Hillel to Orwell: Israel Distorts the Golden Rule

It was recently reported that Israel plans to bring 2,000 Ethiopian Jews to the Jewish Homeland. This is both too little and too late and yet another demonstration of Israel’s failure to adhere to basic Jewish morality. I am only fifteen, but even I understand that.

How? In 4th grade I was taught a story that neatly summarized a core principle of Judaism. A convert sought to learn all of the precepts of Judaism “while standing on one foot”, i.e. in a very short period of time. After being chased away by other rabbis, he finally met  Hillel, who was renowned for his patience. Hillel told the convert that the entire Torah can be logically deduced from the principle of “וְאָֽהַבְתָּ֥ לְרֵעֲךָ֖ כָּמ֑וֹךָ,” love your neighbor as yourself. The centrality of this Jewish principle has been recognized by other religions and by philosophers.

Given the importance of this principle,I cannot understand why the Israeli government does not assist all Jews throughout the world, regardless of race.

Perhaps some light can be shed on this puzzle through the lessons I learned in my 8th grade  English class, when we read the book Animal Farm. One of the themes of the book is that sometimes people who claim to be in favor of equal rights for everyone are insincere and simply use the language of human rights to conceal their real intentions. This process is neatly demonstrated by the ideology of the ruling class of animals in a farm that has been taken away from its human owners. The ruling animals twist the meaning of the word equality and state that “All animals are equal, but some are more equal than others.” The meaning of the word equal in the first half of the phrase is obviously different from the meaning in the second half, as it is impossible to be “more equal” than something else.

This twisting of the meanings of words was a mechanism used to perpetuate racial inequality in the United States. In Plessy v. Ferguson, the Supreme Court upheld the doctrine that separation of the races was permitted as long as the services provided were equal. In practice, of course, the school systems provided to blacks and whites were not equal in quality, nor could they be, since the fact that whites did not want to share schools with blacks sent the children the message that they were not in fact regarded as equals.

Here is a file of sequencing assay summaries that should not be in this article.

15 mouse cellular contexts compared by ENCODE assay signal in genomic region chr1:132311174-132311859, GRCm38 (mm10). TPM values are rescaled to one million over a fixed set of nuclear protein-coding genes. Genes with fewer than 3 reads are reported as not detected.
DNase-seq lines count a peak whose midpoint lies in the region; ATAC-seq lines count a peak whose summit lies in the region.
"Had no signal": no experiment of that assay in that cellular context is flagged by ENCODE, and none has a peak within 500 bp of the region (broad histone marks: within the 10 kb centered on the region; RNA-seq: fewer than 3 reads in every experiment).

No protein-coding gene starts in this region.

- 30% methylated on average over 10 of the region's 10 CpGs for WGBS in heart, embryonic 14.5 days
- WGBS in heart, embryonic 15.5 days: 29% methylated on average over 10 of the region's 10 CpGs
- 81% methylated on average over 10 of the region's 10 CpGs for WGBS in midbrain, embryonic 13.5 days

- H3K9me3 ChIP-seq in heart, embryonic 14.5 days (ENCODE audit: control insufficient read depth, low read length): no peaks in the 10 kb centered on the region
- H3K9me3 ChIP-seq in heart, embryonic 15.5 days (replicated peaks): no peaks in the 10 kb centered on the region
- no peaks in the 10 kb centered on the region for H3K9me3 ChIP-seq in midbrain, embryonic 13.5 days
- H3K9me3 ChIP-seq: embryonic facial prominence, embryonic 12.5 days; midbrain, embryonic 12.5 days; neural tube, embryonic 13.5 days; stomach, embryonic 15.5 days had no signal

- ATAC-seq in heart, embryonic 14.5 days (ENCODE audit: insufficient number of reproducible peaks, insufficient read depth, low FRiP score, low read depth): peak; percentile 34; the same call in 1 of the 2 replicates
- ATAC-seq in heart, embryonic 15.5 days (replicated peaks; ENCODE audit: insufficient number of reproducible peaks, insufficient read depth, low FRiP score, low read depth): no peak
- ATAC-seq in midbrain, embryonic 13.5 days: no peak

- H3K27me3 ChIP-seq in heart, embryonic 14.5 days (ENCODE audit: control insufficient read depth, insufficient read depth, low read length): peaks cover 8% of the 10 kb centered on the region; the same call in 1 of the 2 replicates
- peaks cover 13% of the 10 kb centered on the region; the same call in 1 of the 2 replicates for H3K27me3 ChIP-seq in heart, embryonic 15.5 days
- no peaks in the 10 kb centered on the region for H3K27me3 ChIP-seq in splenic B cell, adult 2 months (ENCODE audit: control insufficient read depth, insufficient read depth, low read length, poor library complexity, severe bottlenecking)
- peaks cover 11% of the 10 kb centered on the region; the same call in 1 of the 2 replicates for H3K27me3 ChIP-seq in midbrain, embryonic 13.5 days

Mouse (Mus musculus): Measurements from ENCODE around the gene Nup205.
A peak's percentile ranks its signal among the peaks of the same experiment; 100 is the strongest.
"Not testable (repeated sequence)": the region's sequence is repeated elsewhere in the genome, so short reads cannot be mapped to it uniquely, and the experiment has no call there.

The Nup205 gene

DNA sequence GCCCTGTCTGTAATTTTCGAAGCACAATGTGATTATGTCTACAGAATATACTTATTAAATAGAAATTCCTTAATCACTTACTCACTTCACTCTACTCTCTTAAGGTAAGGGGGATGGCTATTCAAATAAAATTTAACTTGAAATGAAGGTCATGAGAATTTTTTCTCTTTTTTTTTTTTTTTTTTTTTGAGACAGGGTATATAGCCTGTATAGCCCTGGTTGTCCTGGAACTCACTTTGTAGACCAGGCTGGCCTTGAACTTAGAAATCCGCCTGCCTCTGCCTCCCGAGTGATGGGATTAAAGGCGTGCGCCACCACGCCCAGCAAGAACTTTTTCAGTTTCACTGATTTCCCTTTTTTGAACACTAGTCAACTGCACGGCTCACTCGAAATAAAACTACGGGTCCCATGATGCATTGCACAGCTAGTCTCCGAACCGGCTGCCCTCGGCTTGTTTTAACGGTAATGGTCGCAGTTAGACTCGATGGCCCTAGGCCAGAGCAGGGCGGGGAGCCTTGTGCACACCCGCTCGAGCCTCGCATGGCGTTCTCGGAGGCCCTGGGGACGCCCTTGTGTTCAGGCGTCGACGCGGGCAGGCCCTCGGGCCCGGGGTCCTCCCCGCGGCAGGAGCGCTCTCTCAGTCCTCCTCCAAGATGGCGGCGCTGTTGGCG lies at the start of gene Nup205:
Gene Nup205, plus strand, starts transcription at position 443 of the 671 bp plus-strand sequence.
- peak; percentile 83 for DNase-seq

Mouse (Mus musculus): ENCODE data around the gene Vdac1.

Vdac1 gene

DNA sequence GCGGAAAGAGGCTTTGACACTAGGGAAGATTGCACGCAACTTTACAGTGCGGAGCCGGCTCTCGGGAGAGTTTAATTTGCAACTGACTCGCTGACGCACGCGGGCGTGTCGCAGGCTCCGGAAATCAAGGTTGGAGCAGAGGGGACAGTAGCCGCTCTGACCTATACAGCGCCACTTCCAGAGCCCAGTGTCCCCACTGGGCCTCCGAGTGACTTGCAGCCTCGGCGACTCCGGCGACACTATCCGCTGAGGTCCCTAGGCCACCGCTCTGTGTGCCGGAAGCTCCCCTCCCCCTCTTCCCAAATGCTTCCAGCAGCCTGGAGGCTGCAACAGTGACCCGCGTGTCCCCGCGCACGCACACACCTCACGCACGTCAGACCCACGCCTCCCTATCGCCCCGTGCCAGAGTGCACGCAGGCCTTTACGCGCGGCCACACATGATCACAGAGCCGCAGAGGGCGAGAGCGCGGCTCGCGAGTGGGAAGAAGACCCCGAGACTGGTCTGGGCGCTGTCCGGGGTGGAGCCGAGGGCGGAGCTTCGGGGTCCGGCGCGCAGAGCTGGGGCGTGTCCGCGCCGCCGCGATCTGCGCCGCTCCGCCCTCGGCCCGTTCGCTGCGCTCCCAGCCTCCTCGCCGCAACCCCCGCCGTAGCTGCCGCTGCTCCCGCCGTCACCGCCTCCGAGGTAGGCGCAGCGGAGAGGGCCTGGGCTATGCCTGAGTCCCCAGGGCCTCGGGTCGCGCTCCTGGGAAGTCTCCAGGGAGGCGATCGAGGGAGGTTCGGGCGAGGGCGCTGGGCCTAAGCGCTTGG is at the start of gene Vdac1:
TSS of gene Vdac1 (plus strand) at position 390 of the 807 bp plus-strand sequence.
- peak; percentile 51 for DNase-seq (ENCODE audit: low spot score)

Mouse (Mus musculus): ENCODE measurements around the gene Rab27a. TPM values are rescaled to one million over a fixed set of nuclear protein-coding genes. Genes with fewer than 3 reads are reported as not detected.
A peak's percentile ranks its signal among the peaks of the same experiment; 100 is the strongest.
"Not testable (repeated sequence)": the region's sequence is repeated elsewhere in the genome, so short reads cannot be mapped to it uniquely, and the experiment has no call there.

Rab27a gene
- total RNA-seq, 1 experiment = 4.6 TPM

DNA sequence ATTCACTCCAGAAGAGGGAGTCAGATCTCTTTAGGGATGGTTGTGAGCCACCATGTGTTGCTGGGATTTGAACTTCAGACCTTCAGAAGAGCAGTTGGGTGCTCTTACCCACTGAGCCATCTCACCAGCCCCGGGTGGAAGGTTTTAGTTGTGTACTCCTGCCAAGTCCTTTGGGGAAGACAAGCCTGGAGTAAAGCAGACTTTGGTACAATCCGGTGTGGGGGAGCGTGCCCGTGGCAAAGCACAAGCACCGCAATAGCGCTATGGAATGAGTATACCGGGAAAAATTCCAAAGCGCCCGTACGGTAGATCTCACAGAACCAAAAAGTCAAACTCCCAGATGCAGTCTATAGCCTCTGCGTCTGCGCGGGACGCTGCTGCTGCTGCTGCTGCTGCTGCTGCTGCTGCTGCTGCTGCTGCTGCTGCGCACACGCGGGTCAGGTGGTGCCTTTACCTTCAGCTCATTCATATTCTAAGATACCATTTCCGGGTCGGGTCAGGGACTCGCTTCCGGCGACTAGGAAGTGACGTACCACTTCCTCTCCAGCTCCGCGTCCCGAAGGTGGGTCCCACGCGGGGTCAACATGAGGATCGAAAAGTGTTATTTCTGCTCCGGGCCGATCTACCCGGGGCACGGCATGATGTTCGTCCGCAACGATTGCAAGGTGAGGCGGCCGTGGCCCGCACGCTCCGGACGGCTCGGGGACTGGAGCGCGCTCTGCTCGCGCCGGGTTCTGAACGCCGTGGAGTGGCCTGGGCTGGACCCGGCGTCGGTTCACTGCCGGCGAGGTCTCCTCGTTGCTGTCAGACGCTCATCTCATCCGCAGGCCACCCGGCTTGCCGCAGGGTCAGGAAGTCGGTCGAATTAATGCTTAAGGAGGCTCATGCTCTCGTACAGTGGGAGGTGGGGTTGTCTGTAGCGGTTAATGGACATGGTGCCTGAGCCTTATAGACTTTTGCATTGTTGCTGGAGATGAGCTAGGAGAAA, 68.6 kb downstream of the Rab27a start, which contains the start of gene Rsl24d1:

The State of Israel is designed as a homeland for all of the Jewish people. This is a principle enshrined in its Declaration of Independence and in the Law of Return. But in practice, the government of Israel has not treated black Jews the same as white Jews. White Jews have had very little difficulty gaining entry to the Jewish State. In contrast, the government, through its Interior Ministry, has not treated black Jews equally, failing to admit black Jews on the same basis as white Jews. The concept of “love your neighbor as yourself” has been interpreted to mean “love your neighbor who looks like yourself”.

This discriminatory behavior is unforgivable coming from anyone. What makes it even worse is that it is the government, a recognized authority, that is acting badly. Since impressionable 4th and 8th graders believe that what the government does is proper, it is setting a bad example for an entire generation of future citizens. The government by its behavior is teaching children that even core principles, like love your neighbor as yourself, can be misinterpreted to the point that they are applied in a way that is directly contrary to their true meaning.

If Israel truly wanted to abide by Hillel’s axiom, which is even more important during the time of Covid-19, it would bring in all 14,000 Jews — who have been waiting for over two decades to make aliyah to the Jewish Homeland — as soon as possible. As both Hillel and Orwell demonstrated, none of us, hen or sheep, black or white, are less important or of less value in this world.

About the Author
Micah Feit Mann is a sixteen-year-old boy living in Atlanta. He visited the Jewish communities of Gondar and Addis Ababa, Ethiopia over a ten-day period in July, 2017 and again in September, 2019. He likes to discuss the issues of the day and appreciates diverse viewpoints. He looks forward to engaging with the broader community through this blog.
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